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Over winter break you were introduced to the game of disc golf and ever since you’ve been hooked. The sound of a disc rattling the chains fills you with a sense of satisfaction that’s hard to replicate. Despite being busy with college classes and a part time job, you find a way to hit the course at least twice a week. At first you were just playing for fun, but now that you’ve started scoring more pars than bogeys, you figured it was time to start tracking your process. After all, you know that tracking performance metrics will help you to see your progress and motivate you to work even harder.
You started by creating a basic spreadsheet with spaces for each score during your round and some aggregating functions to help you keep track of how you’re performing on each hole of the course. After a round, you insert a new row in the table and type in each hole’s score. It works well, but sometimes you type the wrong value into a cell or insert the row in the wrong spot. You think there just must be a way to automate the data entry and save yourself the headache!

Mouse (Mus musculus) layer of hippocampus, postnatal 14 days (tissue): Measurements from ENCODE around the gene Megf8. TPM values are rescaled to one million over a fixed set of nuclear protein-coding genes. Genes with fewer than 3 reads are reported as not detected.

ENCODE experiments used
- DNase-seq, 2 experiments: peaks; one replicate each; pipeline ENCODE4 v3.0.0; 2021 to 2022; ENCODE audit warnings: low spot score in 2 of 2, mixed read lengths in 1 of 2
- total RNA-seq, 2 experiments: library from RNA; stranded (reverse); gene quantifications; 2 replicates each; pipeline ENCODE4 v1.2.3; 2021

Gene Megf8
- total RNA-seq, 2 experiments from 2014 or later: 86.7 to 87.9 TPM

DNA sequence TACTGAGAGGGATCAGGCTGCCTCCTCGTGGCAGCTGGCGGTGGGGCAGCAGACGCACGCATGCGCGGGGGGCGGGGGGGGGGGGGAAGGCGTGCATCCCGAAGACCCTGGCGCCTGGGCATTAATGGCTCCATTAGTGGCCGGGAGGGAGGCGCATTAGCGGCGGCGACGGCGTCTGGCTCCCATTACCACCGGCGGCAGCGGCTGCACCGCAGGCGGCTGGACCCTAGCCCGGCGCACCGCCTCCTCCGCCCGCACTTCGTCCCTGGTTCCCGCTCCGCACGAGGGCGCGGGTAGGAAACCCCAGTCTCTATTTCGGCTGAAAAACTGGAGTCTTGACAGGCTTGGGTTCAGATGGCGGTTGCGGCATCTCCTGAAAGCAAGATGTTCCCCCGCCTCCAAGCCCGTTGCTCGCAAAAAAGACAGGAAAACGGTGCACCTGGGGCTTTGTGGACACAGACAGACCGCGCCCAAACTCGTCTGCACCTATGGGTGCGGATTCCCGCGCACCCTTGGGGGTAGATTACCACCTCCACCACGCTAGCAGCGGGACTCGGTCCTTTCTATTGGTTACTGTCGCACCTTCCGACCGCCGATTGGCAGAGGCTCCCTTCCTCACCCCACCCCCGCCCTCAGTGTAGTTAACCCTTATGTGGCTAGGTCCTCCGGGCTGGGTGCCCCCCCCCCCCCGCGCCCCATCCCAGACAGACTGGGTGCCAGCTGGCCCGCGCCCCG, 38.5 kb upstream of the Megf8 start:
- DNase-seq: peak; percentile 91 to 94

Luckily, you’re in an Information Systems class, and you were just introduced to basic VBA in Excel and how to use it to automate repetitive tasks on spreadsheets. You decided to add a button and VBA to your spreadsheet that will add the scores and date from your round into the table for you. You also plan to use data validation on the values you input to ensure they’re the right type for each cell. Once you’re done, you’ll be able to spend more time on the course and less time tracking the results! Good luck with the exercise, and don’t forget to have fun!
- Download the spreadsheet, which contains your current disc golf tracking spreadsheet. All the Excel aggregation and conditional formatting is already present.
- Notice the green input cells and insert button on the right side of the sheet. Your goal is to write a VBA function that reads the input placed in X3:X21 and inserts a new row containing those values into the table.
- Create a VBA function and link it to the button.
- Start by dynamically inserting a new row to the end of the table.
- Insert the date and each hole’s score from the input range into the appropriate place in the table. Don’t forget to erase the data from the input cells when you’re done.
- Make sure that only correctly formatted data is accepted when the button is pressed. If a cell is empty, the date cell doesn’t contain a date, or any of the score cells don’t contain an integer, return an error in a message box, and do not create a new row in the table. Select the cell with the error so the user can see and fix it.